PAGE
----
There is less than six months to go before a major change in emissions regulations has a considerable impact on tug and workboat design, construction and operation
From January 2021, IMO Tier III regulations for commercial vessels with diesel engines will come into force. This imposes rules on the emissions from diesel engines on vessels with a total power of more than 130 kW, and with their keel laying date after 1 January 2021.
Vessels built after this date will need cleaner diesel engines and after treatment systems to minimise nitrogen, sulphur oxide and particulate matter emissions.
This could lead to a rush to order new tugs and workboats before that date if owners want to miss this restricting ruling. It is already in the minds of some tug and workboat builders as they produce vessels that can be retrofitted with emissions abatement technology.
Builders and naval architects have developed designs with additional space in their enginerooms to install selective catalytic reduction (SCR) equipment for removing NOx and particulates from diesel emissions, ready for IMO Tier III requirements.
Neptune Marine has worked with engine manufacturers to develop its portfolio to comply with the upcoming environmental regulations.
Damen Shipyards is already producing tugs for its clients that are designed with space for future retrofits and Robert Allan designs can also be used to build tugs to IMO Tier III requirements.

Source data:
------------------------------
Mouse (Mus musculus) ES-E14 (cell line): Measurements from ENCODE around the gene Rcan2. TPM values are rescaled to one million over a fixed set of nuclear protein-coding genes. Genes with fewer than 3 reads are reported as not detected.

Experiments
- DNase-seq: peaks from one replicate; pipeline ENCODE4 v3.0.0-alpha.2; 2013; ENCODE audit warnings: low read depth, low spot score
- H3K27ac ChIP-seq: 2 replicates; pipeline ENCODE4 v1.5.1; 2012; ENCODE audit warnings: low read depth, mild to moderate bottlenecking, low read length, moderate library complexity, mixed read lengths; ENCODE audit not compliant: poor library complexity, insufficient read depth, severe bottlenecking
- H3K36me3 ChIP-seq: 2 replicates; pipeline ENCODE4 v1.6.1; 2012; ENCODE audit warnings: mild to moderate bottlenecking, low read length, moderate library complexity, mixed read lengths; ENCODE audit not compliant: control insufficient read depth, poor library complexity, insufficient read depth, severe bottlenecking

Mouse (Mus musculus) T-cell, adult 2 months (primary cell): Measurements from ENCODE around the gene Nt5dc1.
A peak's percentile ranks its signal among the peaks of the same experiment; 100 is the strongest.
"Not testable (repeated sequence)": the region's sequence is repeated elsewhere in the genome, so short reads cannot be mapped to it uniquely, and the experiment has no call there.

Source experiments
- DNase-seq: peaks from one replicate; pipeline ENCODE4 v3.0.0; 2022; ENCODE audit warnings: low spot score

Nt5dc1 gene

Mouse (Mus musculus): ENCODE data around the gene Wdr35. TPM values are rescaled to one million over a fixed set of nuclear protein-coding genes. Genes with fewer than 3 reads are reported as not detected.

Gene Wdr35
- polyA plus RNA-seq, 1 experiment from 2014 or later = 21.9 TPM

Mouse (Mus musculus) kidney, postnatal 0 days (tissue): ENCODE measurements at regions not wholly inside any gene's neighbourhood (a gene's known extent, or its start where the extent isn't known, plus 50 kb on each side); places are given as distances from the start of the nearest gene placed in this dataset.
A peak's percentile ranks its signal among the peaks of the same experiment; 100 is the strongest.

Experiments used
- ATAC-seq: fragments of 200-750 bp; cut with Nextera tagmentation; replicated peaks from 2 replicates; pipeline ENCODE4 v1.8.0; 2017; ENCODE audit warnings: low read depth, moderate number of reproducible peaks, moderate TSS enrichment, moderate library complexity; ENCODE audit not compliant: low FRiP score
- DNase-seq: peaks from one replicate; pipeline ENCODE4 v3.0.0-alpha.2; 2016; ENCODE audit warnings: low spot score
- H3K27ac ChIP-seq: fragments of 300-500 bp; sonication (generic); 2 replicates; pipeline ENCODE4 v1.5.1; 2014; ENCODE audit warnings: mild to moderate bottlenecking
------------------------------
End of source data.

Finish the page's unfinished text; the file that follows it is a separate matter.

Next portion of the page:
US tug owners are ahead of the curve with more vessels built in their nation’s shipyards to US Environmental Protection Agency’s Tier 4 emissions requirements, which are similar to IMO Tier III.
Some owners in Europe have tugs on order that will comply with IMO Tier III requirements when they are delivered.
P&O Reyser has ordered a harbour tug to comply with IMO Tier III to support container ships berthing at Barcelona, Spain. P&O Maritime Logistics chief executive Martin Helweg said this tug is under construction at DP World’s Drydocks World in Dubai for delivery in Q4 2020. “We have developed an innovative tug concept for our operations in Spain,” he said.
This eco-silent tractor tug will have a pair of diesel engines with SCR exhaust-gas emissions after-treatment systems to comply with IMO Tier III. This is an asymmetric tractor tug ATT 2020 designed by Cintranaval Ship Design.
Engine manufacturers are ready with SCR additions to their diesel main engines. But one manufacturer has developed engine technology that does not require SCR to comply with IMO Tier III.
Wabtec subsidiary GE Transportation has developed an alternative approach to reduce NOx emissions for compliance with IMO Tier III and EPA Tier 4.
It uses exhaust gas recirculation (EGR) and two-stage turbochargers on its medium-speed engines to reduce NOx without compromising on fuel efficiency. These engines have already been installed on tugs operated by Foss Maritime, Shaver Towing, Reinauer Transportation and Ingram Marine.
GE Transportation director global sales Sander Jacobs will explain this engine technology in the next issue of Tug Technology & Business. As will a full and exclusive interview with Martin Helweg.
Technologies for complying with future emissions regulations will be discussed during Riviera Maritime Media’s Webinar Week series in Q3 2020, use this link for more details